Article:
In regards to how are we going to actually pay for news in the future, it goes without saying that there is an awful lot of gloom in the industry at the moment with bad news being heard almost every other day. So, for example, just in the last ten days we’ve had the Daily Mail UK saying that there has been a collapse in ad-spending and share prices falling by more than ten percent, disappointing revenue figures from the New York Times, Buzzfeed missing revenue targets, and to make matters even worse we have seen data that one in five people in the world are actively using an ad-blocker on their smartphone. So, with all of this in mind, the key question is, where is the money coming from?
In response to John Pullman’s point that the Guardian is shockingly losing over a million pounds a week (!), Pilhofer went on to comment: “We all know what’s happening with print, that hasn’t really changed. It’s a constant decline and I don’t think I’m going to be breaking any news here by saying that isn’t going to change. We know where that story ends.”
Agreeing with Pullman, a confident Pilhofer went on to say: “It is without a doubt incredibly challenging. The thing that has happened recently is that digital display [advertising] has absolutely cratered. The New York Times, for example are down one per cent year on year on digital display after years of growth – sometimes high double digit growth – and so where does that revenue now come from?. Revenue has to come from readers and so we are doubling down on membership which we launched about a year and a half ago. So that’s where we see the opportunity and the one place where we really can start to drive some revenue.”
In regards to the payment subscription and the sensitive issue of paywalls, Pilhofer said The Guardian was not considering a paywall, despite previous statements from the company that members are likely to gain access to more content in future as part of their subscription.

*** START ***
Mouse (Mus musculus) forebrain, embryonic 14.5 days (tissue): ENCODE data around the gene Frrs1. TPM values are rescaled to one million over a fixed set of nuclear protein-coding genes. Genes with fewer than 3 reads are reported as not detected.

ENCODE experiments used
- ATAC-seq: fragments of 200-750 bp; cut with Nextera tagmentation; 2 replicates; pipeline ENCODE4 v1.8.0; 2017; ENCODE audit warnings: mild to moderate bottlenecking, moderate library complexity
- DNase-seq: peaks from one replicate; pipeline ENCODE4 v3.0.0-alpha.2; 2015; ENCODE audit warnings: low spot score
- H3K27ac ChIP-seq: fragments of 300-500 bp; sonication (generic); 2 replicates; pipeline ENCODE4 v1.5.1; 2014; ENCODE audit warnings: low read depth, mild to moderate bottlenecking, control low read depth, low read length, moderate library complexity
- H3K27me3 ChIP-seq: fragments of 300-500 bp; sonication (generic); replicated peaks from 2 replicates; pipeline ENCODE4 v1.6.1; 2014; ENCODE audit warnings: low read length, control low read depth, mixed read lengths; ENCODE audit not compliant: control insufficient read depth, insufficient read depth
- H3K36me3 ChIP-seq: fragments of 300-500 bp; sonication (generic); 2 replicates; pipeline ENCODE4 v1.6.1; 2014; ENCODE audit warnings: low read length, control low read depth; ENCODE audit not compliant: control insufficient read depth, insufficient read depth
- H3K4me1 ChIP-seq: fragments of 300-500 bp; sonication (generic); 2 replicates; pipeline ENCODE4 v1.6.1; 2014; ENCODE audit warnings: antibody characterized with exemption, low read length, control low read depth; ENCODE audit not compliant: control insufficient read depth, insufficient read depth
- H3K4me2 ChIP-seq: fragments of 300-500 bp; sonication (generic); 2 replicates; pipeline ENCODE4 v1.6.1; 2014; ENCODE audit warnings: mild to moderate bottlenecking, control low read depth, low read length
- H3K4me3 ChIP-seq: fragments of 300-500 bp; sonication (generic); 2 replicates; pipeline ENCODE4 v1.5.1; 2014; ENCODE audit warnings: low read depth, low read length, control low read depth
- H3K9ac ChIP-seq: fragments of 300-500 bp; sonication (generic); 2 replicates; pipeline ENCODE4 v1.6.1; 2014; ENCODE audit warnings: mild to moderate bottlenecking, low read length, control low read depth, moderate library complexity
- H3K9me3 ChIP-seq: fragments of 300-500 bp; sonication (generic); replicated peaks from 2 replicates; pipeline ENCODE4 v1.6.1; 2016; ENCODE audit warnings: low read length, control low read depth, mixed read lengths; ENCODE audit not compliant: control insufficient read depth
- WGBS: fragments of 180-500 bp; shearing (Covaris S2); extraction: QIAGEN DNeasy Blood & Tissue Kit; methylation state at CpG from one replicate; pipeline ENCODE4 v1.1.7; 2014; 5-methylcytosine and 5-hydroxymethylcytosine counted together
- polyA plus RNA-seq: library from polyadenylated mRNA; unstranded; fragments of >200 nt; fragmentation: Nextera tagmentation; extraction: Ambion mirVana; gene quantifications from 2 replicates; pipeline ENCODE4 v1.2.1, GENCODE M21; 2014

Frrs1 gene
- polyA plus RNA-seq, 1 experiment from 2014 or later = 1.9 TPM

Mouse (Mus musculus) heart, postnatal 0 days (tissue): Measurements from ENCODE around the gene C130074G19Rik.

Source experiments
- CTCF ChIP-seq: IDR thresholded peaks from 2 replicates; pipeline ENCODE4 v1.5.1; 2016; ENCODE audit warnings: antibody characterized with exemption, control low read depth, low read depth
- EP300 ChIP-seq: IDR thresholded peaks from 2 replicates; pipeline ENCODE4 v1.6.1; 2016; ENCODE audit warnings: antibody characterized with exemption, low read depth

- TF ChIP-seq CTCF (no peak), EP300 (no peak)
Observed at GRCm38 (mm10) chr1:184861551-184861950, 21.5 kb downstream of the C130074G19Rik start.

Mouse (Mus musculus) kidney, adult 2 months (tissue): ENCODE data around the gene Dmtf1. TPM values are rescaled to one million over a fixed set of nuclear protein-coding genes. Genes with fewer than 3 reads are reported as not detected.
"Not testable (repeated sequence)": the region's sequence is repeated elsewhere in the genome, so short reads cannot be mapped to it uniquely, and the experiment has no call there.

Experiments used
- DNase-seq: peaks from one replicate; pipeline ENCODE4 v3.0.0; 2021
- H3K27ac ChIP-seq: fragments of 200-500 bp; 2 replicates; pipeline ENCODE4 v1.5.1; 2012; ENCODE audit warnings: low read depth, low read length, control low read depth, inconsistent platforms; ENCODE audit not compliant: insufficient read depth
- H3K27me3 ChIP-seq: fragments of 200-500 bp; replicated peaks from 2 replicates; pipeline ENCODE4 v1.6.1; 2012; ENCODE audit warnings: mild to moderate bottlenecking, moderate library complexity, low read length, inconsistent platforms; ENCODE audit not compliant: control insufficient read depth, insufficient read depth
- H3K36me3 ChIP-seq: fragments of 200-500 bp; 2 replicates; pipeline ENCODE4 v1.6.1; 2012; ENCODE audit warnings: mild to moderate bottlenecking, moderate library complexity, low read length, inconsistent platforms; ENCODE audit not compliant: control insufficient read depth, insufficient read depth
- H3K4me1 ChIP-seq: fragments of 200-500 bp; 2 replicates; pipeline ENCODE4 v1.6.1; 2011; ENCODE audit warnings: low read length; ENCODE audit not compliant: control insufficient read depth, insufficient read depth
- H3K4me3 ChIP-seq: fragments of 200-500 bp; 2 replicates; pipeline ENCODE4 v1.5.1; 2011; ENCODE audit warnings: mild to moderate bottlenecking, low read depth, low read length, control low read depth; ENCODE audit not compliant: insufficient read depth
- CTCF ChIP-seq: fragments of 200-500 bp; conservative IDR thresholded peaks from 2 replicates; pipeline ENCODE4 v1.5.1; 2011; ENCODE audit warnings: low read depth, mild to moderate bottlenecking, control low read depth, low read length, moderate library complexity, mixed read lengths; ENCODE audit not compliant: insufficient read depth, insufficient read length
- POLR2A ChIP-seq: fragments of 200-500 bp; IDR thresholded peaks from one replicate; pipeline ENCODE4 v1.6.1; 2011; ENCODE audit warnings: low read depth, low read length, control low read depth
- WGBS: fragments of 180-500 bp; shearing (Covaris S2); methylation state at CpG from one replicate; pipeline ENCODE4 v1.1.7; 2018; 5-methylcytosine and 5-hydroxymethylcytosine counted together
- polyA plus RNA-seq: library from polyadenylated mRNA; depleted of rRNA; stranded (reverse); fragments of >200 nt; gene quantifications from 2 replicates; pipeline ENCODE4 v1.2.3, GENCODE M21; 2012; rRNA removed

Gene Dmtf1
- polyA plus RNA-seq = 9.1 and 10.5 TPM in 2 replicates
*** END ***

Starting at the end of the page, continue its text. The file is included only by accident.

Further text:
“I think the danger with a paywall is you put up a paywall and then do nothing else and suddenly the money starts coming in – and that’s exactly what we saw with the New York Times – it explodes then it plateaus and everybody goes ‘oh good, the internet’s solved”, explained Pilhofer.
He continued: “The danger with paywalls is they can lull you into a sense of complacency so you don't look at the fundamentals of your business. For example a business that has been for almost 200 years, in our case, oriented around a single product that is a printed newspaper.”
“Now we’re getting into a world in which you have to think about suites of products and new products and new revenue streams and how do you realign a company that has been fundamentally organised around one thing to be reorganised around many things and what is the role in particular, in our case because we are an editorial-led organisation, what is the role of editorial in that?”
“That’s why membership, which fundamentally has to be driven by editorial, is transformative and is the thing for us that will push us in the direction we need to go.”
He added: “The strategy is not anti-print. Print is a big piece of what we’re doing but we are managing it for decline because that’s responsible and that’s just frankly the way things have been heading for the past 15 years.”
“We talk about print as being the bridge to our future and that’s actually the right way to think about it and that’s the way the New York Times is thinking about it.”
“You’re ring-fencing costs and you’re thinking about how we can manage to create the best possible print product every day, which we do, and still drive growth where growth is – and that’s going to be on the digital side. It just is. It’s not going to come from the print side.”
The Guardian's data insights team looks at metrics for success that can be aligned with the outlet's strategy, including that of attracting paid members.